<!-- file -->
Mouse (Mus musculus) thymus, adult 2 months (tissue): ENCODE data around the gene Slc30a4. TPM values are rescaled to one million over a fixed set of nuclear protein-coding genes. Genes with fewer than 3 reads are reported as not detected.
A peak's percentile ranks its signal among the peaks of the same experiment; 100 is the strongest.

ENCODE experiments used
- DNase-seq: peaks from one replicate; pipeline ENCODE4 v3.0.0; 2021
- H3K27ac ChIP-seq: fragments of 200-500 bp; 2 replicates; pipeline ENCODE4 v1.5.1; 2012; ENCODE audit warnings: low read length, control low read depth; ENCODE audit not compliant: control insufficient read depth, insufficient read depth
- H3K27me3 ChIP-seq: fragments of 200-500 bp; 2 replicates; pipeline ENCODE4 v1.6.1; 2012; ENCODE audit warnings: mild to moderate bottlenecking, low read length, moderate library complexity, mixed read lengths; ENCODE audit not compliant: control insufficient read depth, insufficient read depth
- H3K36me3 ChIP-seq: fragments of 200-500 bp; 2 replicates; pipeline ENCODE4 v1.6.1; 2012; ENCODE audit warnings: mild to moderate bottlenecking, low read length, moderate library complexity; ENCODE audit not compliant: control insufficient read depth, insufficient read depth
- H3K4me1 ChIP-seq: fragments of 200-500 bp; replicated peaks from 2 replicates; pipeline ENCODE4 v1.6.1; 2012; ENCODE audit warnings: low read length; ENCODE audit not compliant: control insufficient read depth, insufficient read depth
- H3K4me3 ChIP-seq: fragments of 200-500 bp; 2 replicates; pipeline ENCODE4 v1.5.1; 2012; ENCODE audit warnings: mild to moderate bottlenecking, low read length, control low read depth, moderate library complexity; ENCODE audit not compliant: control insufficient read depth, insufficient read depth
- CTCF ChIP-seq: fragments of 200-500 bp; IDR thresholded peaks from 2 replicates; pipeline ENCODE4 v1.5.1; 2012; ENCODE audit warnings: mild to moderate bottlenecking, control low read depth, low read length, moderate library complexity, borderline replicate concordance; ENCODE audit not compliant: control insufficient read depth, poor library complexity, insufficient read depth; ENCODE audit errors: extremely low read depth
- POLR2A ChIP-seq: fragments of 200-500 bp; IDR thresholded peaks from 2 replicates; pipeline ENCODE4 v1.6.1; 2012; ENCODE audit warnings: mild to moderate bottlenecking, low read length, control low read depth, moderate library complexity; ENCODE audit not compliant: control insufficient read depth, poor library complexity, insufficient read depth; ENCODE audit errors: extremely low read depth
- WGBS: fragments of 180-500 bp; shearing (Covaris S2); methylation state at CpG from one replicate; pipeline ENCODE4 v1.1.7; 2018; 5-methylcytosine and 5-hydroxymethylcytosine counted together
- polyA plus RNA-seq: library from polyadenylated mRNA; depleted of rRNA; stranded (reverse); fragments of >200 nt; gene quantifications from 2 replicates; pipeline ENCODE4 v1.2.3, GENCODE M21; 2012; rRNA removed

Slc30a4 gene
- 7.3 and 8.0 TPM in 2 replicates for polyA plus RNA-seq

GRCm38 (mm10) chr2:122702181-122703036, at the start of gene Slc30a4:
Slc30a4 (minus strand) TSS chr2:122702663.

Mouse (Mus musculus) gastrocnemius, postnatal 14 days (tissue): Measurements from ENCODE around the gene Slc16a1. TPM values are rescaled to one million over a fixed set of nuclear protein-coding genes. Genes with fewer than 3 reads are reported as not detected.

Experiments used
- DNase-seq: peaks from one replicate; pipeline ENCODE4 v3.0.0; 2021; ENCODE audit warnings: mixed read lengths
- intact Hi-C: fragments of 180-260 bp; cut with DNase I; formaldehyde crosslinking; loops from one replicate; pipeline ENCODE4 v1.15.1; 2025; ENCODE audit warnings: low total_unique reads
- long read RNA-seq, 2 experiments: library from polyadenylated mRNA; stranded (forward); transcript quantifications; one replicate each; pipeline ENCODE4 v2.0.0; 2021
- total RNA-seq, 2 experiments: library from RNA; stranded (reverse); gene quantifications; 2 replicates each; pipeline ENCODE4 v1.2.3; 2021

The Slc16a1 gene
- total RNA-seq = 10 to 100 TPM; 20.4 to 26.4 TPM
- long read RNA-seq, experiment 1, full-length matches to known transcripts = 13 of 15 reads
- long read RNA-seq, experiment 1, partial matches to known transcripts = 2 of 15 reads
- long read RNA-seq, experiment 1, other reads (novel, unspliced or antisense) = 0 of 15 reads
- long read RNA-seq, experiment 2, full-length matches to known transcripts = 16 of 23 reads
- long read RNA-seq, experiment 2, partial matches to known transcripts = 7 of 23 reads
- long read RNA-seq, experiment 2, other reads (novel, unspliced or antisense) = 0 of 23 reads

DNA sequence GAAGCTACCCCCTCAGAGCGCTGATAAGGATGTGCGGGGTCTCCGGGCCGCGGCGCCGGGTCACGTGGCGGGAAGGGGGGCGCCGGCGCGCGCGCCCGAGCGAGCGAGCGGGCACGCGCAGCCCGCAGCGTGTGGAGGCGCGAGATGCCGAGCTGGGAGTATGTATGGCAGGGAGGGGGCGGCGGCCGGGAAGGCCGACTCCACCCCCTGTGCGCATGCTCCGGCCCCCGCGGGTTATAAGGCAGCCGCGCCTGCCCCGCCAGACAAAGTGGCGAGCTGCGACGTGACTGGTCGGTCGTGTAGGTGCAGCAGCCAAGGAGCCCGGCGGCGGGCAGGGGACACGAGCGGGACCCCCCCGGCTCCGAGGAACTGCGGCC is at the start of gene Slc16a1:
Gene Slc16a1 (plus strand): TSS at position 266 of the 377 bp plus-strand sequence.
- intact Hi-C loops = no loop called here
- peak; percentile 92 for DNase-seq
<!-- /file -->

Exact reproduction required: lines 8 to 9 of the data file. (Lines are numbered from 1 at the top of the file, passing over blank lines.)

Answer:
- H3K4me1 ChIP-seq: fragments of 200-500 bp; replicated peaks from 2 replicates; pipeline ENCODE4 v1.6.1; 2012; ENCODE audit warnings: low read length; ENCODE audit not compliant: control insufficient read depth, insufficient read depth
- H3K4me3 ChIP-seq: fragments of 200-500 bp; 2 replicates; pipeline ENCODE4 v1.5.1; 2012; ENCODE audit warnings: mild to moderate bottlenecking, low read length, control low read depth, moderate library complexity; ENCODE audit not compliant: control insufficient read depth, insufficient read depth